Smoking has been used as a way of preserving and flavouring food for many thousands of years. Our ancestors discovered, probably by serendipity, that foods exposed to smoke lasted longer before spoiling. Smoking processes and methods have been passed down through generations and are still very much in use today around the world.  In some countries, these time honoured techniques form part of the essential yearly ritual of preserving fish and meat, especially in autumn to provide protein over the winter when hunting proves less bountiful.

In Medieval Europe, when an animal was slaughtered (often pigs) much of the meat was smoked for preservation.  Many smallholdings had dedicated smoke houses where the meat was smoked and stored. The less affluent hung their meat high up on the edges or their hearth or fireplace at night.  Ashes were placed over the embers to extinguish any flames which produced an ideal Smoky environment in which to preserve their fish or game.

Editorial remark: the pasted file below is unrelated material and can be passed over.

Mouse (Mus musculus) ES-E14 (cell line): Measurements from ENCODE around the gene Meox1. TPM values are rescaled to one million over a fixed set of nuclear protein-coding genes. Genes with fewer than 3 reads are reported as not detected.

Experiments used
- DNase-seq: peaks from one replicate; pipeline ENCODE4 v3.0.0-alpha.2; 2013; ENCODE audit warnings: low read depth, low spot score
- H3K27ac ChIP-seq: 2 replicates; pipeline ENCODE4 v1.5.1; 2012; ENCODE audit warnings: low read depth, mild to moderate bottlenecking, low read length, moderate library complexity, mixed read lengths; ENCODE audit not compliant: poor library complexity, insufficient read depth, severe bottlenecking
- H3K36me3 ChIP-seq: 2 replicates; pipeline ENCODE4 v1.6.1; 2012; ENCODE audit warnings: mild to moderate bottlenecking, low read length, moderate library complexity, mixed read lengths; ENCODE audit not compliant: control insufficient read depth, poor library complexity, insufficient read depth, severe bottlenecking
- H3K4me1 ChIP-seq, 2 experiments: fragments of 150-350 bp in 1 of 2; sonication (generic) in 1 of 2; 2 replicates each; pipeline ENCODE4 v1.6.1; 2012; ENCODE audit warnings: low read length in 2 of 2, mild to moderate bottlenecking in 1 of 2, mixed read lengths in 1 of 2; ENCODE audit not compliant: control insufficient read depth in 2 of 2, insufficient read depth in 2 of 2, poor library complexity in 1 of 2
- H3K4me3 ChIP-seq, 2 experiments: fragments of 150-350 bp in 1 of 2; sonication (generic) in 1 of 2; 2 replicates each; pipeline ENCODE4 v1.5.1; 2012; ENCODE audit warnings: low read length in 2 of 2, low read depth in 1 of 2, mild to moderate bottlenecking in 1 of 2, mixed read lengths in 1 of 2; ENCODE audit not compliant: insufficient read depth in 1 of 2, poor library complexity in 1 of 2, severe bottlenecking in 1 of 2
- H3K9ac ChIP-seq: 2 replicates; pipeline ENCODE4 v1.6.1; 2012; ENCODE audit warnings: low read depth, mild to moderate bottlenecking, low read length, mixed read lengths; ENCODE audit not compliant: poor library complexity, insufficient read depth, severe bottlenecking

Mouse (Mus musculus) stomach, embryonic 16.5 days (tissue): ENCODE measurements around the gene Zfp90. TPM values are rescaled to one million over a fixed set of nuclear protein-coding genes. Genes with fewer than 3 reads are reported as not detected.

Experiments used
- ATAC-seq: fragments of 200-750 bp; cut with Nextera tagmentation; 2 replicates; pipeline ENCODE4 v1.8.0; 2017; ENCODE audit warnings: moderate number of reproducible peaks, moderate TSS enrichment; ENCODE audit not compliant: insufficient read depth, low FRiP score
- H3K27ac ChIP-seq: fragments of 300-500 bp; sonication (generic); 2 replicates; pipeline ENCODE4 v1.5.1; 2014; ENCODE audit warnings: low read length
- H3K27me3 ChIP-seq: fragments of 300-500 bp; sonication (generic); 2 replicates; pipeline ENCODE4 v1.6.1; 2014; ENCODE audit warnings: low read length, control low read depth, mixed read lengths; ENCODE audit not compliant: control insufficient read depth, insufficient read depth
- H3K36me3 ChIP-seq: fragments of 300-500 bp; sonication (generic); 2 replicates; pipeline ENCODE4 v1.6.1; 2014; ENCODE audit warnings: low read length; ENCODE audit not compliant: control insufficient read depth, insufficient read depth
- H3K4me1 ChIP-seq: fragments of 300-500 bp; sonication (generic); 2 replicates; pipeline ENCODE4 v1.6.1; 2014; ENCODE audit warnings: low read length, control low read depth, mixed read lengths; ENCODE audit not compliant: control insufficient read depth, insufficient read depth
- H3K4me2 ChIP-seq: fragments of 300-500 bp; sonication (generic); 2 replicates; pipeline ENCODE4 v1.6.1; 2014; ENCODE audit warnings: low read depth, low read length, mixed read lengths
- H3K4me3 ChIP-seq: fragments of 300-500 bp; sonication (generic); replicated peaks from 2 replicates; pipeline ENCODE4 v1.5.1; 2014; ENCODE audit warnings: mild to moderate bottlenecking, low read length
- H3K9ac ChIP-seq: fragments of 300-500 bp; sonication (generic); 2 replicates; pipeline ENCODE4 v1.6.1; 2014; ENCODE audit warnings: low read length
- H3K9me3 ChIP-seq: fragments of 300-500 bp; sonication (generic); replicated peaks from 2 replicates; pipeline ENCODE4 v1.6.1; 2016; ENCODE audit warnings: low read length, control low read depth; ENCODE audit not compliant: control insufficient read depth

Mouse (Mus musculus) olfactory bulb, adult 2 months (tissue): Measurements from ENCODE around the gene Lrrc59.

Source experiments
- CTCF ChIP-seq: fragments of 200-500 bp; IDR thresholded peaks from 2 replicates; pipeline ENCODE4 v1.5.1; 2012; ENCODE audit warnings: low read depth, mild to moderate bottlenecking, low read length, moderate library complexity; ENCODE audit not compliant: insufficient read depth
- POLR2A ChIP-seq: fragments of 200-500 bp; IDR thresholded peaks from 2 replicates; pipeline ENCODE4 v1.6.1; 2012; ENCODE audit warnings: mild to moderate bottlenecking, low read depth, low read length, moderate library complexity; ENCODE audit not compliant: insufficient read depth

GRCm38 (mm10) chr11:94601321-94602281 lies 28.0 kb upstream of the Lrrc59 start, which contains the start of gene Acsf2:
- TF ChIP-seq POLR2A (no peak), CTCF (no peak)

Although many of us are lucky enough to have refrigeration, food smoking today is still very popular due to the fantastic flavour it imparts (if done properly).  Alaska, Canada, North America, Greenland, Iceland Scandinavia, Siberia Northern Russia, Northern and Eastern Europe still practice the art of food smoking which forms part of their every day diets.  Ham, bacon, sausage, salami, kippers (smoked herring), smoked salmon, smoked trout are all good examples.  Food smoking is gaining in popularity around the globe as ease of access to food smoking technology has meant it's available to those of us that have less time and space to use the old methods.  However, we smoke to add flavour and tenderize food these days, rather than to preserve it.